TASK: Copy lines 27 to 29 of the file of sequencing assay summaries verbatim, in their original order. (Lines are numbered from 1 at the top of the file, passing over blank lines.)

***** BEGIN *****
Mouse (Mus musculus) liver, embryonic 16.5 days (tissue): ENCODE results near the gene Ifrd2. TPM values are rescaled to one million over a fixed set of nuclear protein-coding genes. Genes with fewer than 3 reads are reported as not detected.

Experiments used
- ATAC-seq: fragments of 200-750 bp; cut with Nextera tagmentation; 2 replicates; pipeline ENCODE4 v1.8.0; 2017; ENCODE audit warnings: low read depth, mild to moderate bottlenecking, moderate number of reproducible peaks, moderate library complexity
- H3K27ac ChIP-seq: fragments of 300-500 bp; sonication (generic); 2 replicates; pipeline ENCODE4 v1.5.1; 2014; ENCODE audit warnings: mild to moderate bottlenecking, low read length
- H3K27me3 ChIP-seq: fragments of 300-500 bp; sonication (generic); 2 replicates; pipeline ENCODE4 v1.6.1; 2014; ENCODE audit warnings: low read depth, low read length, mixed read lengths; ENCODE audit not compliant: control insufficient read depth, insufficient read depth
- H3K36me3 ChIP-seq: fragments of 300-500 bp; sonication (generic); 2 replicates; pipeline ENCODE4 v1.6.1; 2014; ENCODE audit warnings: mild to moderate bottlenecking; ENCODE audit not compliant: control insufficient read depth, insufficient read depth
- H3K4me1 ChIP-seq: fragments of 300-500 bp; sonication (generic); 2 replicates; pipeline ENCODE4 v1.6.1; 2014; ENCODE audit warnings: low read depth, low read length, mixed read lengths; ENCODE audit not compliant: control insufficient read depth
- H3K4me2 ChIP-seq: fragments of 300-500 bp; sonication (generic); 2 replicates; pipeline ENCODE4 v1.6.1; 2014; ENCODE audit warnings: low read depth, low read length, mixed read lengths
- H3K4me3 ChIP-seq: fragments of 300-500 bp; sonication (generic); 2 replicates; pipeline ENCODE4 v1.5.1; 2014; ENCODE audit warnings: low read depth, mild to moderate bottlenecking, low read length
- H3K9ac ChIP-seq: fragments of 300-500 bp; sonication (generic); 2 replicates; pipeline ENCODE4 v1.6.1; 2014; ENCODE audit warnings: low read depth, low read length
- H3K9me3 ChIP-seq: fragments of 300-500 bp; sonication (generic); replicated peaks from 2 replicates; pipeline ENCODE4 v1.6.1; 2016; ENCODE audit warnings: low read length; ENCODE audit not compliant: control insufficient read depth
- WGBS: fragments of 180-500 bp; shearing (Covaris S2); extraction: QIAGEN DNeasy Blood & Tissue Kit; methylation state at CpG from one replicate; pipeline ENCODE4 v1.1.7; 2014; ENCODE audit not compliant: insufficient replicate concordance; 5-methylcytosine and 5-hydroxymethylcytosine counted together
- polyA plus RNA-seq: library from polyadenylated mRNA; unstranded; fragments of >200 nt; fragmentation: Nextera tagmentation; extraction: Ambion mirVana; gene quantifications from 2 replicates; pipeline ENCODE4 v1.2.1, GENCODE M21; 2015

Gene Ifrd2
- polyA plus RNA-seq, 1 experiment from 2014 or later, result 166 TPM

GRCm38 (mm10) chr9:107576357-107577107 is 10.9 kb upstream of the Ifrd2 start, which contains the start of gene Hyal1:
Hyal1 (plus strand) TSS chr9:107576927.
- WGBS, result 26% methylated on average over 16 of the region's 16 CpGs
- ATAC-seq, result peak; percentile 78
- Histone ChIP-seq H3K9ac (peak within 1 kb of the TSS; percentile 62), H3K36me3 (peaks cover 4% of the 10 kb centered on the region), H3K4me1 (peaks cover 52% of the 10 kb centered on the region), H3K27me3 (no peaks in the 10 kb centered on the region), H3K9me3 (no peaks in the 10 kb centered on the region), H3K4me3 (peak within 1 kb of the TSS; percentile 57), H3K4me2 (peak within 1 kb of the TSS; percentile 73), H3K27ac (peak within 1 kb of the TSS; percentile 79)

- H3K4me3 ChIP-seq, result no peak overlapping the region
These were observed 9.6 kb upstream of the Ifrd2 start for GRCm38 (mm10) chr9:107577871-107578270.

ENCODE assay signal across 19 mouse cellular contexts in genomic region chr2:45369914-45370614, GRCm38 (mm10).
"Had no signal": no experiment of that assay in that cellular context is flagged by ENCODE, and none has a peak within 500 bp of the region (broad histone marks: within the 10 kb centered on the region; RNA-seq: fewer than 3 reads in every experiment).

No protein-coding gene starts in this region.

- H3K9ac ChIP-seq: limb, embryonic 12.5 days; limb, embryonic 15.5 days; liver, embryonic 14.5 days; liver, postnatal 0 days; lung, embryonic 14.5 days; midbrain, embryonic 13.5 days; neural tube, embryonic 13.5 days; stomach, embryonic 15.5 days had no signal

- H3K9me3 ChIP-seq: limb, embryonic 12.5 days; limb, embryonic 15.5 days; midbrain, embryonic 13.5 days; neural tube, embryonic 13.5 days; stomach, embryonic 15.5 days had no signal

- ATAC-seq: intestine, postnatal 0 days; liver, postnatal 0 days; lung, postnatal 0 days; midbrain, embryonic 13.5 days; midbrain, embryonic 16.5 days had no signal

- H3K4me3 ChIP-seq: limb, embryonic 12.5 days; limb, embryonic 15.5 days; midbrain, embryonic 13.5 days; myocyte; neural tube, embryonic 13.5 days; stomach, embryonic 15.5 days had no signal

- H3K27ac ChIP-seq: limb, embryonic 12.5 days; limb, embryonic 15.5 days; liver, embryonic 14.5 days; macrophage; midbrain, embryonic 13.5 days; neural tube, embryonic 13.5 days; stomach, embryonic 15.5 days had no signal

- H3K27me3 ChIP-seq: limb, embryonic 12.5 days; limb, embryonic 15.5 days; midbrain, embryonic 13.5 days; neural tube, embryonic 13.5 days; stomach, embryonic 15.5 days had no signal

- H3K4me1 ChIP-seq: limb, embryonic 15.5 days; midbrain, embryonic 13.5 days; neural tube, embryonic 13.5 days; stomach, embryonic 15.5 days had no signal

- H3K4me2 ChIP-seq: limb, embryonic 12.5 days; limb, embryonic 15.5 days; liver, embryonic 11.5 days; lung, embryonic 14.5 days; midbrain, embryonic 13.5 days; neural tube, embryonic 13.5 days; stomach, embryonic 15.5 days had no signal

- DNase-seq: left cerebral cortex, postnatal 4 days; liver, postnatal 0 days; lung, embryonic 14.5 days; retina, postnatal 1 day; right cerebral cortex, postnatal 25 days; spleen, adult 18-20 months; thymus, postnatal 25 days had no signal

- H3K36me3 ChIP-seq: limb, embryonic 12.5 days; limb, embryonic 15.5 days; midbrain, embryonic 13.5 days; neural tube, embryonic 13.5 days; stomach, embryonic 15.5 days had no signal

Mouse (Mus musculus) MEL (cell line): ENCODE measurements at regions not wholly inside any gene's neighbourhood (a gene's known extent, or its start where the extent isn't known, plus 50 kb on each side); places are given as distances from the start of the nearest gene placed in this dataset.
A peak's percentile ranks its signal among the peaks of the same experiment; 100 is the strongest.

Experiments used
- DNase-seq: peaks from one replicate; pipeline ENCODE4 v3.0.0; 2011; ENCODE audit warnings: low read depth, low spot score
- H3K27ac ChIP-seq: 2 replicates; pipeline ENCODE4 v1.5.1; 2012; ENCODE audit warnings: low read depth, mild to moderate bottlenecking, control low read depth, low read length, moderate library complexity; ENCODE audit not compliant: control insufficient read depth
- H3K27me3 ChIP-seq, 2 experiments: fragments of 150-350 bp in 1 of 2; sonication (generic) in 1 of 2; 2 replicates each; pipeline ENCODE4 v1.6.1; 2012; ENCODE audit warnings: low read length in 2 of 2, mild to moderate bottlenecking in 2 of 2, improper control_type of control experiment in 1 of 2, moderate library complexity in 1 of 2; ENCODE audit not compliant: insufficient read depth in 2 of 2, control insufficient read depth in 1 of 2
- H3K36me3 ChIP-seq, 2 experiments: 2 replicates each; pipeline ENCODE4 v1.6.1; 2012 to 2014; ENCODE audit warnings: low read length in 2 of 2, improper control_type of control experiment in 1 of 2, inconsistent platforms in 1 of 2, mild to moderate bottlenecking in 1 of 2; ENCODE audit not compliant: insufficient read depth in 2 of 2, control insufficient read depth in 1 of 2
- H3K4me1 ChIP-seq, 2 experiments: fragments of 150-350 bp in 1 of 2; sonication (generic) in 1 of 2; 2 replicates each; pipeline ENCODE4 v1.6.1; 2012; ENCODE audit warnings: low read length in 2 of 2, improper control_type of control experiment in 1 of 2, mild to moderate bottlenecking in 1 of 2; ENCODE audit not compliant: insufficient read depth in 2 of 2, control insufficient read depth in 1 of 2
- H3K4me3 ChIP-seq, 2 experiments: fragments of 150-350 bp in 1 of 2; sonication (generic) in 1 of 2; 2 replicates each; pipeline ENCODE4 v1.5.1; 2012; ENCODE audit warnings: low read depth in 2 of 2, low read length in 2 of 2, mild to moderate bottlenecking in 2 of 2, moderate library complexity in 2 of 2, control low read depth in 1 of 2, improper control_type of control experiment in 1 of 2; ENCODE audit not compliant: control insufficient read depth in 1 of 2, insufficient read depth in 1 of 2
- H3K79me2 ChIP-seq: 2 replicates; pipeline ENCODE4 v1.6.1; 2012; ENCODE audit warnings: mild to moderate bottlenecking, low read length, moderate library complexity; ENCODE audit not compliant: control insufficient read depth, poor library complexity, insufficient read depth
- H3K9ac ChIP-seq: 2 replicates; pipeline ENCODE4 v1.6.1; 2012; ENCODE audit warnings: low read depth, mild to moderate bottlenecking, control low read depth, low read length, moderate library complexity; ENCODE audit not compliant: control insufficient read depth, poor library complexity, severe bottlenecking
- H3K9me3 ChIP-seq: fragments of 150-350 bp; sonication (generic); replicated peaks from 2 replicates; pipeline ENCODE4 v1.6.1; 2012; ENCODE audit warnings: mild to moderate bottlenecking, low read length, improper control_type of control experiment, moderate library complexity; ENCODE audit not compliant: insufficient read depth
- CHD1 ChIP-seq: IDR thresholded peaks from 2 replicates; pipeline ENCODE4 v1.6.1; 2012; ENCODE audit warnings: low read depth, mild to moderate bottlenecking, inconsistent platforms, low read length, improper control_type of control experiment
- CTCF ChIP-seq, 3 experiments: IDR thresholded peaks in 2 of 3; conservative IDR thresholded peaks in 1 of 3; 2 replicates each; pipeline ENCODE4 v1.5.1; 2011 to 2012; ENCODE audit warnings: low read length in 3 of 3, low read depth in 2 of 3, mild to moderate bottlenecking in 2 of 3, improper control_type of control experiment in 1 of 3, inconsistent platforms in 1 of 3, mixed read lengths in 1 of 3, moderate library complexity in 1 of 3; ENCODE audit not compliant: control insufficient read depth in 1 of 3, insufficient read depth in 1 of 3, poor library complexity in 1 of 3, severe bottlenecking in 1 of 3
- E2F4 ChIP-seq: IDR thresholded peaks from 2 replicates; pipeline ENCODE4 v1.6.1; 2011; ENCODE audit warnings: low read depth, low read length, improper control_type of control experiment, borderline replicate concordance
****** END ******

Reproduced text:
- H3K9me3 ChIP-seq: limb, embryonic 12.5 days; limb, embryonic 15.5 days; midbrain, embryonic 13.5 days; neural tube, embryonic 13.5 days; stomach, embryonic 15.5 days had no signal

- ATAC-seq: intestine, postnatal 0 days; liver, postnatal 0 days; lung, postnatal 0 days; midbrain, embryonic 13.5 days; midbrain, embryonic 16.5 days had no signal

- H3K4me3 ChIP-seq: limb, embryonic 12.5 days; limb, embryonic 15.5 days; midbrain, embryonic 13.5 days; myocyte; neural tube, embryonic 13.5 days; stomach, embryonic 15.5 days had no signal